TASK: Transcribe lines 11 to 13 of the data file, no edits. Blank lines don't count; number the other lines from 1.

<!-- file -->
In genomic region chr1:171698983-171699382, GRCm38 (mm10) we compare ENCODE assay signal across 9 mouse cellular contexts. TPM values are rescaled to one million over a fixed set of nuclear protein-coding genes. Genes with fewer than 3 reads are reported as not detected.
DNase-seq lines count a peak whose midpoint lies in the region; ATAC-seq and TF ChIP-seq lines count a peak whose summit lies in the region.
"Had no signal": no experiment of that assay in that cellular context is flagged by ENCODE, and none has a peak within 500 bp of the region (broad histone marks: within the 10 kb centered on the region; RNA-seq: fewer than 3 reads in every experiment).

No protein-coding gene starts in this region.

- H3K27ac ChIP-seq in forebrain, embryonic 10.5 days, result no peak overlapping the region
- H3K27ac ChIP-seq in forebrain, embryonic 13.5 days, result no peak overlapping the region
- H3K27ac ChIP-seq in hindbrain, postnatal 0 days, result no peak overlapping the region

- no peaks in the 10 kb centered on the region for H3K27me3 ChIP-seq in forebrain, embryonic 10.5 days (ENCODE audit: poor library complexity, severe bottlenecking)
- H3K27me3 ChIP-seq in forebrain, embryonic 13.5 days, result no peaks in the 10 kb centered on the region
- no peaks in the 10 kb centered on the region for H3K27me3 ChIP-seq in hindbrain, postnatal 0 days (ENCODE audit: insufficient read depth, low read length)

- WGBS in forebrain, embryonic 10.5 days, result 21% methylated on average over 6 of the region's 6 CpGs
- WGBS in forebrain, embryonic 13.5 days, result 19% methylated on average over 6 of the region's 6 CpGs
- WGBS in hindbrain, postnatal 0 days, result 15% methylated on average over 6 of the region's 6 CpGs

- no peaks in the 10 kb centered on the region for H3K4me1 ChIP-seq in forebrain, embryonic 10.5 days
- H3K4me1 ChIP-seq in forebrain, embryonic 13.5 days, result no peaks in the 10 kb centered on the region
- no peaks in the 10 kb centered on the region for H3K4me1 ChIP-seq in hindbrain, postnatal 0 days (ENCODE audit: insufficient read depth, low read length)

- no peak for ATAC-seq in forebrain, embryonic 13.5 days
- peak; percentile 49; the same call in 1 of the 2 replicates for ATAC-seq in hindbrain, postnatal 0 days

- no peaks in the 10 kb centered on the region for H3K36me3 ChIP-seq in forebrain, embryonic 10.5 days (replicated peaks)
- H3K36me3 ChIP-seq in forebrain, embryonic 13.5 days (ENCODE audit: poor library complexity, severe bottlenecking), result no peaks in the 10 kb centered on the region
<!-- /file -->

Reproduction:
- WGBS in forebrain, embryonic 10.5 days, result 21% methylated on average over 6 of the region's 6 CpGs
- WGBS in forebrain, embryonic 13.5 days, result 19% methylated on average over 6 of the region's 6 CpGs
- WGBS in hindbrain, postnatal 0 days, result 15% methylated on average over 6 of the region's 6 CpGs